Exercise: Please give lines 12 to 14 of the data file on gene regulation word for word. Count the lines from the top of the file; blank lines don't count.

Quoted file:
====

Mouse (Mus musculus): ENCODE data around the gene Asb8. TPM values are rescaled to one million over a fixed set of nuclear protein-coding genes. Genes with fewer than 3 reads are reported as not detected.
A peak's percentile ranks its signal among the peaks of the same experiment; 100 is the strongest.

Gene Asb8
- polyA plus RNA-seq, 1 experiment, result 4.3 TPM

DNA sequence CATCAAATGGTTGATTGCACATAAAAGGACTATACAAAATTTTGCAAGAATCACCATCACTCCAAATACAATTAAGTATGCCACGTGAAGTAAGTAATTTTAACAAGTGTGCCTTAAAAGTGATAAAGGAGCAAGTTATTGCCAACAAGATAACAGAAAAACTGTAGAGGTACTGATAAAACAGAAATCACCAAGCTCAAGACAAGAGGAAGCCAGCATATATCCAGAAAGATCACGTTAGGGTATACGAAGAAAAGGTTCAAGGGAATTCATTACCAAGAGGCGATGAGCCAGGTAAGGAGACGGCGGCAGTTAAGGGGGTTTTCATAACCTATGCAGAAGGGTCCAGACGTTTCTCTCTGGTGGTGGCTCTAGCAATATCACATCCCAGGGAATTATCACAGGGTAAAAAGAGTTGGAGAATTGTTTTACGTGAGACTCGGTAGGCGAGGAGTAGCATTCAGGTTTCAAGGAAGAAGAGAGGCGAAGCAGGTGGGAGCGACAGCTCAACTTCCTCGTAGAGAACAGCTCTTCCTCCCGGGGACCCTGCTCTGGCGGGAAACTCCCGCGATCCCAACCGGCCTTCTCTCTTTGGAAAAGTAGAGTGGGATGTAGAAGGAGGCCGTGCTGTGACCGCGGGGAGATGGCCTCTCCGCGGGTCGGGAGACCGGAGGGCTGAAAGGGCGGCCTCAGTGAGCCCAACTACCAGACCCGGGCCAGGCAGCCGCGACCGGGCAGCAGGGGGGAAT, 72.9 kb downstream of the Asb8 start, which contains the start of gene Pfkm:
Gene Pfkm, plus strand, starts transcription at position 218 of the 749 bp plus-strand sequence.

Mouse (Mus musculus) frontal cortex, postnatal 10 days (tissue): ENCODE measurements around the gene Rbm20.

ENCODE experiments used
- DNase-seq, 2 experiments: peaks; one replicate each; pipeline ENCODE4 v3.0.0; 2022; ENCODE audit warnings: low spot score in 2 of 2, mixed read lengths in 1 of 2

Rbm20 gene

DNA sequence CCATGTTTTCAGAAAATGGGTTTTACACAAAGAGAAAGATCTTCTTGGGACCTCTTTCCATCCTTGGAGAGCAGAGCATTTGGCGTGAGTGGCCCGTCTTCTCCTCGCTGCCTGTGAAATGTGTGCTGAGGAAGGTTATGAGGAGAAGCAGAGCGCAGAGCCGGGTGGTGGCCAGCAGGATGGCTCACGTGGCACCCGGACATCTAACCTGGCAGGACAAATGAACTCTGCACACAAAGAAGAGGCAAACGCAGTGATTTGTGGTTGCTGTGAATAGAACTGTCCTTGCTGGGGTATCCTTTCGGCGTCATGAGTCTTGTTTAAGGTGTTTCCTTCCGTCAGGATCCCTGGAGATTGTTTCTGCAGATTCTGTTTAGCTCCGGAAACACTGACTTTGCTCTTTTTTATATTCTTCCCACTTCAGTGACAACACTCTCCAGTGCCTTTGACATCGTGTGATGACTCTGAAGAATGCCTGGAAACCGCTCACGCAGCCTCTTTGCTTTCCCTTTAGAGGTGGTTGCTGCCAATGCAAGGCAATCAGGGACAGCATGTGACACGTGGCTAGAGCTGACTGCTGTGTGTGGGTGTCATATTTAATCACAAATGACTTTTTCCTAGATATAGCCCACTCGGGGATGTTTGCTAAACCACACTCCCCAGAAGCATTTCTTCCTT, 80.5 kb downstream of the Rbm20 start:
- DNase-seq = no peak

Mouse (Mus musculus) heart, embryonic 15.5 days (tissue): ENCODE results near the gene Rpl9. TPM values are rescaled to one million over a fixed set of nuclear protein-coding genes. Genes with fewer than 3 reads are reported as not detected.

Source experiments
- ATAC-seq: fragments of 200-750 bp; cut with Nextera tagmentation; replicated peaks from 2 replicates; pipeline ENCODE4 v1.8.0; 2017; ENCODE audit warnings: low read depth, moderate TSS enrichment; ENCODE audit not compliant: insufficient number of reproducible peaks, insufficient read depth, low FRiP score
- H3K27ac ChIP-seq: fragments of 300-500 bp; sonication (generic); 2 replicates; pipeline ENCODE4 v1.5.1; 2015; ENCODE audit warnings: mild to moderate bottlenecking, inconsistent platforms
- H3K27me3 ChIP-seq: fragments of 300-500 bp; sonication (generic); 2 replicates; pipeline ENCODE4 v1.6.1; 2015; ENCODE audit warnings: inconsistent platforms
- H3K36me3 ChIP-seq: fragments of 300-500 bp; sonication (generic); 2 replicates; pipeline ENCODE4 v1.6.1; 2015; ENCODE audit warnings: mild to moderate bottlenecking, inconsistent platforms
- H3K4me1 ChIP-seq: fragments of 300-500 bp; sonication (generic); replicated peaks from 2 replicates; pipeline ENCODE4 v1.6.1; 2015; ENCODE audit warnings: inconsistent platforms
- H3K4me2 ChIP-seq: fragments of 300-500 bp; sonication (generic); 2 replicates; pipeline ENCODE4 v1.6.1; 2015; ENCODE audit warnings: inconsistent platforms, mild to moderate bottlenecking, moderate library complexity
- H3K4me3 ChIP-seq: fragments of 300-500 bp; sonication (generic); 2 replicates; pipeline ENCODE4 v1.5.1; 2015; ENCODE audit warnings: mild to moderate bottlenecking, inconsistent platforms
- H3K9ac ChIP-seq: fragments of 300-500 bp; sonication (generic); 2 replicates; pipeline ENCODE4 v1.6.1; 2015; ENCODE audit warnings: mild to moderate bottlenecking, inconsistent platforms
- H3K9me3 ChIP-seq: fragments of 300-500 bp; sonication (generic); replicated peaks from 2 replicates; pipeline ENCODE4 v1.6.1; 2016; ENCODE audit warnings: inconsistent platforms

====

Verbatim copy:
- DNase-seq = no peak

Mouse (Mus musculus) heart, embryonic 15.5 days (tissue): ENCODE results near the gene Rpl9. TPM values are rescaled to one million over a fixed set of nuclear protein-coding genes. Genes with fewer than 3 reads are reported as not detected.

Source experiments